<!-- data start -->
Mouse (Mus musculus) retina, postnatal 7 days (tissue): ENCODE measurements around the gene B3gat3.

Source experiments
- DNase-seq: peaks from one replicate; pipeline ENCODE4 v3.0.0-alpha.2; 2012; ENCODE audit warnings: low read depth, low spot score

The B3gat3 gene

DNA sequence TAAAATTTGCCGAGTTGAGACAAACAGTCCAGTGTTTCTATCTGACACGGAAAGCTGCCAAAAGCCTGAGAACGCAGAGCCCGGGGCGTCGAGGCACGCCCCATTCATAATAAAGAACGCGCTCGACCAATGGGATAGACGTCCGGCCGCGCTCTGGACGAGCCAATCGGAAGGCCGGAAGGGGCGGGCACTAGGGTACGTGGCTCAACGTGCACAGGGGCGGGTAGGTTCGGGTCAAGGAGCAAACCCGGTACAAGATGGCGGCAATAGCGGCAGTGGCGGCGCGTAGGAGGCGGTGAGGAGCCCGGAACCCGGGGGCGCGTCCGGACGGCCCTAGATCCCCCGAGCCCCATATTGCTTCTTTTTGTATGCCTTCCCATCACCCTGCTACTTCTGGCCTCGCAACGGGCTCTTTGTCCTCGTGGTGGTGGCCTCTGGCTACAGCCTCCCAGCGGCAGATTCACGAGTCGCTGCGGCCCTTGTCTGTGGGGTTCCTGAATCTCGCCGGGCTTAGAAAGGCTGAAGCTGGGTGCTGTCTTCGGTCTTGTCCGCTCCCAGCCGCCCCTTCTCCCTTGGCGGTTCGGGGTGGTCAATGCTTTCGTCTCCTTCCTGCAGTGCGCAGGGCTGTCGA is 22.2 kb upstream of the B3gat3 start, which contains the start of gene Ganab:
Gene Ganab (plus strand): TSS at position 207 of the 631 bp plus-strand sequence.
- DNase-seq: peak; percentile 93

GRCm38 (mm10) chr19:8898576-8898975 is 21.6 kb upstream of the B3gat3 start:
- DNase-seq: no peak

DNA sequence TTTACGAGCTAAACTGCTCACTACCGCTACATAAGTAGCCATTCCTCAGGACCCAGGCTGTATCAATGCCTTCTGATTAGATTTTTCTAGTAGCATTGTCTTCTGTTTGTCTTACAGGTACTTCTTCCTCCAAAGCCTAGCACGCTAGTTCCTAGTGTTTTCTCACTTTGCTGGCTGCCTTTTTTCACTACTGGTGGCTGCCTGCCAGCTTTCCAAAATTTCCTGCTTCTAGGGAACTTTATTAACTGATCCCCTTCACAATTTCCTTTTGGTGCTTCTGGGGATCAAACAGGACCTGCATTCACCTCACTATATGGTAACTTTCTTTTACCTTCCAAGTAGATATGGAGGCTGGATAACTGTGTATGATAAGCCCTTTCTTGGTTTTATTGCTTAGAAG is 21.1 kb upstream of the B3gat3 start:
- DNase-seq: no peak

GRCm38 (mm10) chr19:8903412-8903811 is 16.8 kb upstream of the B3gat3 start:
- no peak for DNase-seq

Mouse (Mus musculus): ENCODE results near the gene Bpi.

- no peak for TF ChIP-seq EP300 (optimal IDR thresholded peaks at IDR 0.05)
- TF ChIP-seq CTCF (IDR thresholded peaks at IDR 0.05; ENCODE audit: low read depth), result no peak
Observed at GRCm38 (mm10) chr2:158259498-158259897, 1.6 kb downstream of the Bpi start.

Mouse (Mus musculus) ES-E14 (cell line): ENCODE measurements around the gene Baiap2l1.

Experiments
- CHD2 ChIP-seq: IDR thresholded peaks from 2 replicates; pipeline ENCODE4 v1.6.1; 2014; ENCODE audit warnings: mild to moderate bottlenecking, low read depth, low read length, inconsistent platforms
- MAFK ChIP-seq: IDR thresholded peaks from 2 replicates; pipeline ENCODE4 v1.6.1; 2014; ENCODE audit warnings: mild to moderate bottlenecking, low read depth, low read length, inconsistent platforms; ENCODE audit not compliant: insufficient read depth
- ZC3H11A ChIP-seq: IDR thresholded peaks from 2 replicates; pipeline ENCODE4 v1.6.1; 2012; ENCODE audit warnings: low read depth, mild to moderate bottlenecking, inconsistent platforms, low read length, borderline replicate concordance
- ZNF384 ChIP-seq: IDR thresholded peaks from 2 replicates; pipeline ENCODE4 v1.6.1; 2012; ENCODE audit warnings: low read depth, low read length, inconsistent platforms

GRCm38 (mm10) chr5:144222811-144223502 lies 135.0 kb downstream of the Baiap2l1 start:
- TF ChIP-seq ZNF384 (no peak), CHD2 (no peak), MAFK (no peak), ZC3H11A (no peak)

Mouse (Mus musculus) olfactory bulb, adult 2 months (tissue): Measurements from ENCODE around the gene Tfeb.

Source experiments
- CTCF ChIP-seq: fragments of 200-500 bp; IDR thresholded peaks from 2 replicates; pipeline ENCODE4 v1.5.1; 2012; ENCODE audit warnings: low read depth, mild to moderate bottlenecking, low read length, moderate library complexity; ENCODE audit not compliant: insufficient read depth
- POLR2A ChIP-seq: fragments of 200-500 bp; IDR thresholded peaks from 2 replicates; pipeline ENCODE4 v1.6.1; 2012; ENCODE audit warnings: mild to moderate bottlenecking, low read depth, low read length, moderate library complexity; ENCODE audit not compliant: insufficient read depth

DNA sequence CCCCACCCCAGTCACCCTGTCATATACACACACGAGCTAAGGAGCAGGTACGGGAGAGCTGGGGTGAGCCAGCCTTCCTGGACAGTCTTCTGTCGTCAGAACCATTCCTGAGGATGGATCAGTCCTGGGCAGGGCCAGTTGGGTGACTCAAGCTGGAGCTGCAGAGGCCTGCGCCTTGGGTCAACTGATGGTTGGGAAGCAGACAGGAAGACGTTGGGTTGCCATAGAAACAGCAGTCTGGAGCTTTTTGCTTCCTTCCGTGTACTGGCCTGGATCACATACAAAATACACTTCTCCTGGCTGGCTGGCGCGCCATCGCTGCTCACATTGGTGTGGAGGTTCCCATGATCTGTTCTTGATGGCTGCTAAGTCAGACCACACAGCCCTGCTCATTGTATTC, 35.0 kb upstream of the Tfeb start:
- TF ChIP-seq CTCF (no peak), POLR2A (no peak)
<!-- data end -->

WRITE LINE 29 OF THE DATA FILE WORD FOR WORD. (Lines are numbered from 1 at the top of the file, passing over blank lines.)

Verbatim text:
- POLR2A ChIP-seq: fragments of 200-500 bp; IDR thresholded peaks from 2 replicates; pipeline ENCODE4 v1.6.1; 2012; ENCODE audit warnings: mild to moderate bottlenecking, low read depth, low read length, moderate library complexity; ENCODE audit not compliant: insufficient read depth